Contrary to Defendant's assertion, Jackson Hewitt has not been handed a "strategic windfall" (ECF Doc. 84-4, Page ID 3753) by the Court's sua sponte decision to consolidate the cases in the interests of judicial economy and efficiency. All of the cases arise out of identical franchise agreements, and although there are variations in the facts as to each Defendant, they are largely the same, and the relief sought is identical. The DJSG and Godbehere Defendants assert nothing to demonstrate the uniqueness of their claims. They are asked to comply with the Court's Order, as are all the Defendants. They have asserted no set of facts that would either prove or suggest that such compliance is particularly problematic for them.

The question of a stay is rendered moot by the Court's decision not to Certify for Interlocutory Appeal. As to Defendant's request for an enlargement of time to answer, Defendants are once again urged to consider the posture of this case, which arose as the result of Plaintiff's contention that emergent relief was required in the form of temporary restraints. To give Defendants more time to avoid compliance with the Court's Order is not only unnecessary, but might prejudice Plaintiff's legitimate interests.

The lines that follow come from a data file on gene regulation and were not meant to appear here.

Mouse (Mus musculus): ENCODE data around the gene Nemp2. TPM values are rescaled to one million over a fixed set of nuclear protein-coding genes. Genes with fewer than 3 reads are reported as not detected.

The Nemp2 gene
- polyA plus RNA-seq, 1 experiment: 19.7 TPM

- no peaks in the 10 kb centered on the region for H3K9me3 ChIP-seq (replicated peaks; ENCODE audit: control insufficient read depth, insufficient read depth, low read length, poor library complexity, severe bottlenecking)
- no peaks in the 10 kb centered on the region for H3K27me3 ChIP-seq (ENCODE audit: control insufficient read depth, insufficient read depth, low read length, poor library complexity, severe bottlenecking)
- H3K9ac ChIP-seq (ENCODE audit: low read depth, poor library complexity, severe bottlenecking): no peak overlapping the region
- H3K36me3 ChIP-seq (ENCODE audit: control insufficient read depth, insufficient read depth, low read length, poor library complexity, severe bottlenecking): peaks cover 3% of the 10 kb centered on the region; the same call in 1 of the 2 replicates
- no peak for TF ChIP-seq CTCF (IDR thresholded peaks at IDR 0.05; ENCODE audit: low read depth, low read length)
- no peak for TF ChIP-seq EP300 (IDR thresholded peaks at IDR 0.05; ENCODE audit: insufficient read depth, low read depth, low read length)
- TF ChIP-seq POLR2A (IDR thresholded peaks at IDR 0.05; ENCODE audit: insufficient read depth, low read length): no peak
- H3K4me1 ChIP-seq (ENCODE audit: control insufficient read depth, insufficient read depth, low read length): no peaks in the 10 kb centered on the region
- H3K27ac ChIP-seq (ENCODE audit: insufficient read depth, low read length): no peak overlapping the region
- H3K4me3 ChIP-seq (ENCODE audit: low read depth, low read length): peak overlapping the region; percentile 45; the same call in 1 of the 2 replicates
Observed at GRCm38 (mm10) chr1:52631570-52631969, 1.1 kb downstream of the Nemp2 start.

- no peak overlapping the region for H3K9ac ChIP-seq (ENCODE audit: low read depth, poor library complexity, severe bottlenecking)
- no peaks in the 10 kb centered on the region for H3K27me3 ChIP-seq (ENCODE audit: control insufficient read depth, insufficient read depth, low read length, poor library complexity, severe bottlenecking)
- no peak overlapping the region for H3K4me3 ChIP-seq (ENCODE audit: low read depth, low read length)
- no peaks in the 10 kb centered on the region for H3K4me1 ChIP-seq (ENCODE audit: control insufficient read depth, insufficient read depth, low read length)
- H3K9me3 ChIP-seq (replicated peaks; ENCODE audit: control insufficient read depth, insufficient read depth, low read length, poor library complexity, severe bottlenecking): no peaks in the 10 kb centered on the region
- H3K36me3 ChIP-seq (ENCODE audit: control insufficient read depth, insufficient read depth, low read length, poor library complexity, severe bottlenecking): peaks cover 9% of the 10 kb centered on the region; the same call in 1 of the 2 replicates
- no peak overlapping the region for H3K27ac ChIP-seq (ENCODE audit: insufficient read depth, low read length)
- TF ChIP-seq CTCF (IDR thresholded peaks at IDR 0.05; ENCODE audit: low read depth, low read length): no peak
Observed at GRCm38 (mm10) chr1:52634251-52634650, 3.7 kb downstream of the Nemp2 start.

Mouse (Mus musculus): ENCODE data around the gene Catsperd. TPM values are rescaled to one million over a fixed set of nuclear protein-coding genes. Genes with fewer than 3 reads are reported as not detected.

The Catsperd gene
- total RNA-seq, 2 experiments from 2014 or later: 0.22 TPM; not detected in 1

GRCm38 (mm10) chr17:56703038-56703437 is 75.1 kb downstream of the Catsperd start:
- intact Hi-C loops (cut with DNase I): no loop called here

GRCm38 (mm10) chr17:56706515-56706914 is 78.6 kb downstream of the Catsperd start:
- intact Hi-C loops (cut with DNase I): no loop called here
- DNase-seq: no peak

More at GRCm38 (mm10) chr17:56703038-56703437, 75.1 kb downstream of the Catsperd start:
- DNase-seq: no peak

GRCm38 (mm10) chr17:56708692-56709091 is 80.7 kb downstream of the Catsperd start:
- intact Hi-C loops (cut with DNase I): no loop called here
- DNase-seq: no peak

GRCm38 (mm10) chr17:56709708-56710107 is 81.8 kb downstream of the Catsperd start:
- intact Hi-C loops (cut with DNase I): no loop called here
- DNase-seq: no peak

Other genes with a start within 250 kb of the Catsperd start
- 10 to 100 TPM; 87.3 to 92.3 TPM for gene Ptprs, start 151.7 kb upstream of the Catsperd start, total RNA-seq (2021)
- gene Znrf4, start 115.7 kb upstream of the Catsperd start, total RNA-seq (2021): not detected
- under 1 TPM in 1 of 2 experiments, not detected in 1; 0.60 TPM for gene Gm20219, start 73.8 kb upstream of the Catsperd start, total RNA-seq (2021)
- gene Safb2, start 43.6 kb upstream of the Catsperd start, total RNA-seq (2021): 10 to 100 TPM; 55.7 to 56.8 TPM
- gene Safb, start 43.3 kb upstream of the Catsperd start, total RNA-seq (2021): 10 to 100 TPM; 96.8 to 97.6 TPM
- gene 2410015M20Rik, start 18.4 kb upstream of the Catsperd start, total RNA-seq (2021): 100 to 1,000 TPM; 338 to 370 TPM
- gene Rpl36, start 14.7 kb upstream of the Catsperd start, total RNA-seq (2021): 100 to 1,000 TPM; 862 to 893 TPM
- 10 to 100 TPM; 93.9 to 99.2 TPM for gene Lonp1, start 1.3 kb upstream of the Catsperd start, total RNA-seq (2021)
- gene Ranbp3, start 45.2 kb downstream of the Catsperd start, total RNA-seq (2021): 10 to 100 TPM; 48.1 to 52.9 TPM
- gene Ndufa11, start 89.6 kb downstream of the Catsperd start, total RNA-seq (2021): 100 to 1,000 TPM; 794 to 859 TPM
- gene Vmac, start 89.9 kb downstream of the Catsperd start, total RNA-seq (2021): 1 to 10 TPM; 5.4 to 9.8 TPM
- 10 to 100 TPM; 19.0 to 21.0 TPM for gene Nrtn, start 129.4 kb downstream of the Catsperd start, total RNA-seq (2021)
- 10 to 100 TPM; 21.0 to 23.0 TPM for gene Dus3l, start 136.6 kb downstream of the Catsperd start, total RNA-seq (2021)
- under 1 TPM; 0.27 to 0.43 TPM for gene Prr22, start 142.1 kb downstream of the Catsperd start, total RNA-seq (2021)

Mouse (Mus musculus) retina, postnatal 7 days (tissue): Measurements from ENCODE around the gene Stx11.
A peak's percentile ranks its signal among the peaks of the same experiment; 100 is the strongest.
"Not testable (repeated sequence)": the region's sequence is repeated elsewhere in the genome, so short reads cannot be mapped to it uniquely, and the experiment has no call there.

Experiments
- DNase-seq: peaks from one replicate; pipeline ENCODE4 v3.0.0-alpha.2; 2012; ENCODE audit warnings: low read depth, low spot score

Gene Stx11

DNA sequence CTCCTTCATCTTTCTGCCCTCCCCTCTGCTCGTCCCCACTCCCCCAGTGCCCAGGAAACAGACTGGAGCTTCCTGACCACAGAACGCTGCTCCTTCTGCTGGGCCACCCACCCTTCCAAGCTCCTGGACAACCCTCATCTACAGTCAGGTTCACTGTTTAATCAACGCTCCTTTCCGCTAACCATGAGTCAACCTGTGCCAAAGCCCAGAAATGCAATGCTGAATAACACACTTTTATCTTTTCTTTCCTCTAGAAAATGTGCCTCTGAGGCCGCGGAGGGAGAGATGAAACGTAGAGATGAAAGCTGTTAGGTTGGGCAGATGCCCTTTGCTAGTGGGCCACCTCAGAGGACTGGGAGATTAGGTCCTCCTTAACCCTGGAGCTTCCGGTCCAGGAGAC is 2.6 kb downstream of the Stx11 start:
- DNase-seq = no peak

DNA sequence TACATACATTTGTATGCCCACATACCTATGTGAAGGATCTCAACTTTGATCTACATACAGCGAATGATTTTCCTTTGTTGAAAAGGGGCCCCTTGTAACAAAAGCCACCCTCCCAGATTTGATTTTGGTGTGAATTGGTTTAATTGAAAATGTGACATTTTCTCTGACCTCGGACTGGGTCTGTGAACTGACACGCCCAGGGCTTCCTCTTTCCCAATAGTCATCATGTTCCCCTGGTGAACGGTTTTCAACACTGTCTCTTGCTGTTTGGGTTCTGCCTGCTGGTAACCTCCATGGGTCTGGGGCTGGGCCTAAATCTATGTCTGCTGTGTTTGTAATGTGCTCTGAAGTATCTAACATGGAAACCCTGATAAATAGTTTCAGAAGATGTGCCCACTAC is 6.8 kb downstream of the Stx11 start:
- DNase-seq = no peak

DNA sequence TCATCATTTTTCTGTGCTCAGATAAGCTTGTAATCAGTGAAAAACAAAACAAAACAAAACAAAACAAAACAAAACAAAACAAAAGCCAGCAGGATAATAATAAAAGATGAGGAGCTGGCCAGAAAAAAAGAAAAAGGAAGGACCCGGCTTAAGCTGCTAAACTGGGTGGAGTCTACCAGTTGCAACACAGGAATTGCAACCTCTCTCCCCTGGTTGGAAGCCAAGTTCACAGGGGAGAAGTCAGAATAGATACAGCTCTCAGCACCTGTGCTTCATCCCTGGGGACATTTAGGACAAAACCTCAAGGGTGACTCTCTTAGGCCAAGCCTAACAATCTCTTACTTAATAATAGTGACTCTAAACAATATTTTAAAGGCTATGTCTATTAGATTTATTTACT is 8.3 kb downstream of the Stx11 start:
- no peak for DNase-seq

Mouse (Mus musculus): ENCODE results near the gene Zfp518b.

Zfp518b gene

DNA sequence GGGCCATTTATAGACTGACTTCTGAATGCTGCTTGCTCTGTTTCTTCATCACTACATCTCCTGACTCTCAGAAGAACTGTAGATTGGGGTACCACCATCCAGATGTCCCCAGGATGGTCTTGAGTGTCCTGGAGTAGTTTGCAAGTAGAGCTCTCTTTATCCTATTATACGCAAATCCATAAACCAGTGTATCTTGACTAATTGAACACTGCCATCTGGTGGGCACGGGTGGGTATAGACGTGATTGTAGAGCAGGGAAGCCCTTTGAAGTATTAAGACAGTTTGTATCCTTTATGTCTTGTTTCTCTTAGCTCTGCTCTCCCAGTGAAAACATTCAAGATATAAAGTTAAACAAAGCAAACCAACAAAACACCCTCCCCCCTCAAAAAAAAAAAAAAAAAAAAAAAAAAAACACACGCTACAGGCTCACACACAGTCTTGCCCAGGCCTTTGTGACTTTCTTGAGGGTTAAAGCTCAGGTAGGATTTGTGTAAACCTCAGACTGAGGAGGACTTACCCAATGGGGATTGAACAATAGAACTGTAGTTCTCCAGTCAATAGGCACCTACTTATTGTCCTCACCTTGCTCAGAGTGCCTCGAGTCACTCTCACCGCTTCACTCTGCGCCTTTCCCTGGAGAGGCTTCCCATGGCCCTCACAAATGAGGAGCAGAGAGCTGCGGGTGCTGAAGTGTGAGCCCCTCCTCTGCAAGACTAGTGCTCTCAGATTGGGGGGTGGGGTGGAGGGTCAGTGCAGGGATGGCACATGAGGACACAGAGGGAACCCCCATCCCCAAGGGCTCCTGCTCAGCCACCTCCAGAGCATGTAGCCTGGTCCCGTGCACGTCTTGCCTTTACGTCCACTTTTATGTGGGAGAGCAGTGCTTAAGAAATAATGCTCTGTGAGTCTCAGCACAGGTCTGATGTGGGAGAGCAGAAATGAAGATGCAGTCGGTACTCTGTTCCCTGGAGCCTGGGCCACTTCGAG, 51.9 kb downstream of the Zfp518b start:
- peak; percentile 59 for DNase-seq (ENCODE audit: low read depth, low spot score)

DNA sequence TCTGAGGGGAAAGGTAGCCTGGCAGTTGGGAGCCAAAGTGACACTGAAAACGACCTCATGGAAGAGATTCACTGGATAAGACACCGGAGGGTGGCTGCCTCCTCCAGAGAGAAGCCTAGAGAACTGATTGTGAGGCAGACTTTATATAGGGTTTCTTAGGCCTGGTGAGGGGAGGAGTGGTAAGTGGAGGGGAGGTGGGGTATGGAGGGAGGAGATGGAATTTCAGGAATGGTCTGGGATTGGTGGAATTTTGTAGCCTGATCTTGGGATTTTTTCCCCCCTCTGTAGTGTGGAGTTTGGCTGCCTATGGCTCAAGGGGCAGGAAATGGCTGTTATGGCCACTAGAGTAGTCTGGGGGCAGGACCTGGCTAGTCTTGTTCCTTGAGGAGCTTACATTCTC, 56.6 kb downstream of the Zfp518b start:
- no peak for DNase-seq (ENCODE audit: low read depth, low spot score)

For the reasons contained herein, Defendants' motion for reconsideration pursuant to L. Civ. R. 7.1 is denied. Defendants' motion to request Certification for Interlocutory Appeal to the Third Circuit pursuant to 28 U.S.C. § 1292(b) with a corresponding Motion to Stay is denied. Defendants' Motion to Sever the DJSG and Godbehere claims pursuant to Fed. R. Civ. P. 21 is denied, as is their motion for an enlargement of time in which to answer. An appropriate Order accompanies this Opinion.

Dennis M. Cavanaugh, U.S.D.J.

Original: Clerk cc: All Counsel of Record

Hon. Joseph A. Dickson, U.S.M.J.